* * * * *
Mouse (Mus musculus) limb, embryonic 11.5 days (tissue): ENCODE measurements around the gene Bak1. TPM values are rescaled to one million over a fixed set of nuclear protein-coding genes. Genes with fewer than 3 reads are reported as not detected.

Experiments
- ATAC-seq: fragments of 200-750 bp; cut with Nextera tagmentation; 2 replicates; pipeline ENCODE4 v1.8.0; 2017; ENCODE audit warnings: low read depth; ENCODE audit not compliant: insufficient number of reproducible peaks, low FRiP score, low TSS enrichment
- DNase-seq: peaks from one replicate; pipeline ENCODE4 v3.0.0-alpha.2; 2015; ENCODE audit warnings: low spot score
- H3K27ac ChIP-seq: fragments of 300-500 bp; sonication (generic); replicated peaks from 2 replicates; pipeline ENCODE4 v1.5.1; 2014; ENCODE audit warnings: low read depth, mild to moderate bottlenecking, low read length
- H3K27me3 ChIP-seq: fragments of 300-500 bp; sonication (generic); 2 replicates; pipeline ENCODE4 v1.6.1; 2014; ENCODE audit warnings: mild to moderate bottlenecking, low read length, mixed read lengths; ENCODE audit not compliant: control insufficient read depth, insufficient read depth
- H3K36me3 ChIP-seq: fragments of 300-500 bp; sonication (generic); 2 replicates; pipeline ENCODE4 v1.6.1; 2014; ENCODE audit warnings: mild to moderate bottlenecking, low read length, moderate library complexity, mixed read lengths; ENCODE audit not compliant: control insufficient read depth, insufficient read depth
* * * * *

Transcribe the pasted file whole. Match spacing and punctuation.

Mouse (Mus musculus) limb, embryonic 11.5 days (tissue): ENCODE measurements around the gene Bak1. TPM values are rescaled to one million over a fixed set of nuclear protein-coding genes. Genes with fewer than 3 reads are reported as not detected.

Experiments
- ATAC-seq: fragments of 200-750 bp; cut with Nextera tagmentation; 2 replicates; pipeline ENCODE4 v1.8.0; 2017; ENCODE audit warnings: low read depth; ENCODE audit not compliant: insufficient number of reproducible peaks, low FRiP score, low TSS enrichment
- DNase-seq: peaks from one replicate; pipeline ENCODE4 v3.0.0-alpha.2; 2015; ENCODE audit warnings: low spot score
- H3K27ac ChIP-seq: fragments of 300-500 bp; sonication (generic); replicated peaks from 2 replicates; pipeline ENCODE4 v1.5.1; 2014; ENCODE audit warnings: low read depth, mild to moderate bottlenecking, low read length
- H3K27me3 ChIP-seq: fragments of 300-500 bp; sonication (generic); 2 replicates; pipeline ENCODE4 v1.6.1; 2014; ENCODE audit warnings: mild to moderate bottlenecking, low read length, mixed read lengths; ENCODE audit not compliant: control insufficient read depth, insufficient read depth
- H3K36me3 ChIP-seq: fragments of 300-500 bp; sonication (generic); 2 replicates; pipeline ENCODE4 v1.6.1; 2014; ENCODE audit warnings: mild to moderate bottlenecking, low read length, moderate library complexity, mixed read lengths; ENCODE audit not compliant: control insufficient read depth, insufficient read depth